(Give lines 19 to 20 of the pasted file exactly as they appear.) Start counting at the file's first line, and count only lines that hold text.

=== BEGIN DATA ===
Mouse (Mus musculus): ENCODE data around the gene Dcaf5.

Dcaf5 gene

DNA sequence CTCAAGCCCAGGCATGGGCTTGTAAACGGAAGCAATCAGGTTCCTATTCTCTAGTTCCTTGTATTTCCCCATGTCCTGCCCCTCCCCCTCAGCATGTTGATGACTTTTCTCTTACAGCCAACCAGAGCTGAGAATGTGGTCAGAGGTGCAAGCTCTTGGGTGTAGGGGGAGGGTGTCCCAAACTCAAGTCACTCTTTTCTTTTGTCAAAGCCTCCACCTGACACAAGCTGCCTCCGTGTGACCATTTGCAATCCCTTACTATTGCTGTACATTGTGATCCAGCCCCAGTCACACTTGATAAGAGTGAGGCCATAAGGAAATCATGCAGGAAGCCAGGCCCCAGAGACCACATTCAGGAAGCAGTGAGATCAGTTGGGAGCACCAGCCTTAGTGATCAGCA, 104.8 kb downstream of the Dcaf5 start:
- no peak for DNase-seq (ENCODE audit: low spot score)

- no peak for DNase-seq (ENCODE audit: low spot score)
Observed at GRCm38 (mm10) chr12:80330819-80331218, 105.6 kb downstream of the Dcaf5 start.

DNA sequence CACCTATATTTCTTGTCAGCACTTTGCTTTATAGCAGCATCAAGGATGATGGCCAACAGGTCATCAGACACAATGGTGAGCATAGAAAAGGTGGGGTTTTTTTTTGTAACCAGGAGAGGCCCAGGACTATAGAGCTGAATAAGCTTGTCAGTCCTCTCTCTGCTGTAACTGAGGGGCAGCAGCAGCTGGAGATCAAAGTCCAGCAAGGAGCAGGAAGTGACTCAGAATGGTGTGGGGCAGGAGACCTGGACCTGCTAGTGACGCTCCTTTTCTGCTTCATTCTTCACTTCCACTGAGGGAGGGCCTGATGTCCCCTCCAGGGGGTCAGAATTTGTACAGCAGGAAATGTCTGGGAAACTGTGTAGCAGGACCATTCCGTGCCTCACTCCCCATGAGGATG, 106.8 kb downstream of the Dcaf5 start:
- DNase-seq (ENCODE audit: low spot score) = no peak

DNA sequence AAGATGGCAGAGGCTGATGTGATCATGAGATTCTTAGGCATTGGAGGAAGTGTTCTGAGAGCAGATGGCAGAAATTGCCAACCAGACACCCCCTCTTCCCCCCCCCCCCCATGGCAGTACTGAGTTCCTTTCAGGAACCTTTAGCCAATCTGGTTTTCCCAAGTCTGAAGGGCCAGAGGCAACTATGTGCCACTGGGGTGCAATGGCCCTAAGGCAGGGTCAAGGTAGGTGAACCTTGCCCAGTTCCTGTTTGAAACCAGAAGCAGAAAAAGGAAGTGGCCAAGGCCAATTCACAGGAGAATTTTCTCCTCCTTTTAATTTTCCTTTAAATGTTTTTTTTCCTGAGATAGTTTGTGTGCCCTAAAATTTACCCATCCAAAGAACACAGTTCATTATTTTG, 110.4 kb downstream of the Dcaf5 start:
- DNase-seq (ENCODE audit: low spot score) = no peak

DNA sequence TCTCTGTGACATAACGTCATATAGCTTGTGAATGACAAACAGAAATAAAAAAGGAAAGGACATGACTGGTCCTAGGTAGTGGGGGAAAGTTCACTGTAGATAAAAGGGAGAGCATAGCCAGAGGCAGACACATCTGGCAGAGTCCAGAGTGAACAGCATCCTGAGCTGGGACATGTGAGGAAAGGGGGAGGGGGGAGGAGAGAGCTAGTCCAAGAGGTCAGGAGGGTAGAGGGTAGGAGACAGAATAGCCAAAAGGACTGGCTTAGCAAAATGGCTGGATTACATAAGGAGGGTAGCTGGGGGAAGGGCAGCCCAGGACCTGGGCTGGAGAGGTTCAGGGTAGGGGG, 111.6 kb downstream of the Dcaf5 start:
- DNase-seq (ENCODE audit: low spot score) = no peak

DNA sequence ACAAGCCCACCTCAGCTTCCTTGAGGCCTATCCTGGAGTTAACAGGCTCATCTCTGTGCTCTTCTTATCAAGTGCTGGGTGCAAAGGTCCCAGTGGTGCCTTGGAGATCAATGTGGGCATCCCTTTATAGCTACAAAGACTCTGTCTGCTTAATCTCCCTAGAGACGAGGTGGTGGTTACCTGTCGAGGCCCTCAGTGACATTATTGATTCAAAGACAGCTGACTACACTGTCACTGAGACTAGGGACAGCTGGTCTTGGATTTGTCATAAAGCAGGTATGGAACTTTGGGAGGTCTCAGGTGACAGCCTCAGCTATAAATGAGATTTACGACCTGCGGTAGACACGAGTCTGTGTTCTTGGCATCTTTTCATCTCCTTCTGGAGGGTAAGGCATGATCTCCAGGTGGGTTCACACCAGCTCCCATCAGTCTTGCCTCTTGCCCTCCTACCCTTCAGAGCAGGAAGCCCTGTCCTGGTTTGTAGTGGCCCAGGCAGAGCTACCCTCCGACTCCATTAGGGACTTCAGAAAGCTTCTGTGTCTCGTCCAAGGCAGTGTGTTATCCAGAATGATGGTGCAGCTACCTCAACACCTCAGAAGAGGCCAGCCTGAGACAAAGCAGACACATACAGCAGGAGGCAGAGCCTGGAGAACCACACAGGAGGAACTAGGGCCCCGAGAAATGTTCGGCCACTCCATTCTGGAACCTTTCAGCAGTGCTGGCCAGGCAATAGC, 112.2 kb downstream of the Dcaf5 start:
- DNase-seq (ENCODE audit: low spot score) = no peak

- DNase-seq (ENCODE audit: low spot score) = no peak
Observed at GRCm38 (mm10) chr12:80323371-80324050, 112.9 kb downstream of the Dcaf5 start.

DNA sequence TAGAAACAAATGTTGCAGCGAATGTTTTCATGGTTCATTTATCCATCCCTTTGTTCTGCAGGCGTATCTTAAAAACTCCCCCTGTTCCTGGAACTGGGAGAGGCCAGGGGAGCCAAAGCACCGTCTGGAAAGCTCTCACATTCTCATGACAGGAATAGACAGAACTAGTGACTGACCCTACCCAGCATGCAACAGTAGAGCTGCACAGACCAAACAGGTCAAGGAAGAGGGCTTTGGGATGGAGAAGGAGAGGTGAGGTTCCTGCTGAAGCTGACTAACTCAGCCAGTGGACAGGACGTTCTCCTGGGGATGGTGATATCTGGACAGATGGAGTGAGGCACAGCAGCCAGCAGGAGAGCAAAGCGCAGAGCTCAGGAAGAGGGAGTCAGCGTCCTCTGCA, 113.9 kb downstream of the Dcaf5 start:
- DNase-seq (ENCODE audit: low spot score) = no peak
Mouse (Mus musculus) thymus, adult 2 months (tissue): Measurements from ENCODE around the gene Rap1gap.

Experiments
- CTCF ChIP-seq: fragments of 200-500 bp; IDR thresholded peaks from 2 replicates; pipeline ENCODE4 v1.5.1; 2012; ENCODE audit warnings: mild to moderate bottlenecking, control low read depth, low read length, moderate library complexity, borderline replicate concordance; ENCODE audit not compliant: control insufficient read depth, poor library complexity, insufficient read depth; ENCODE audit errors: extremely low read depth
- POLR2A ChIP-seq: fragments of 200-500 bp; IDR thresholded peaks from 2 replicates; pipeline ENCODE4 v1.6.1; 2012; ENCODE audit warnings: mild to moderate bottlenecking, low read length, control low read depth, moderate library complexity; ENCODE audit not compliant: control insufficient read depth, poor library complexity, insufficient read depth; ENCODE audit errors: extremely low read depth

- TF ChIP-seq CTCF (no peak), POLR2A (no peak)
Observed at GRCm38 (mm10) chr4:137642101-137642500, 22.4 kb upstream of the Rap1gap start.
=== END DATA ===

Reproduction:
Mouse (Mus musculus) thymus, adult 2 months (tissue): Measurements from ENCODE around the gene Rap1gap.

Experiments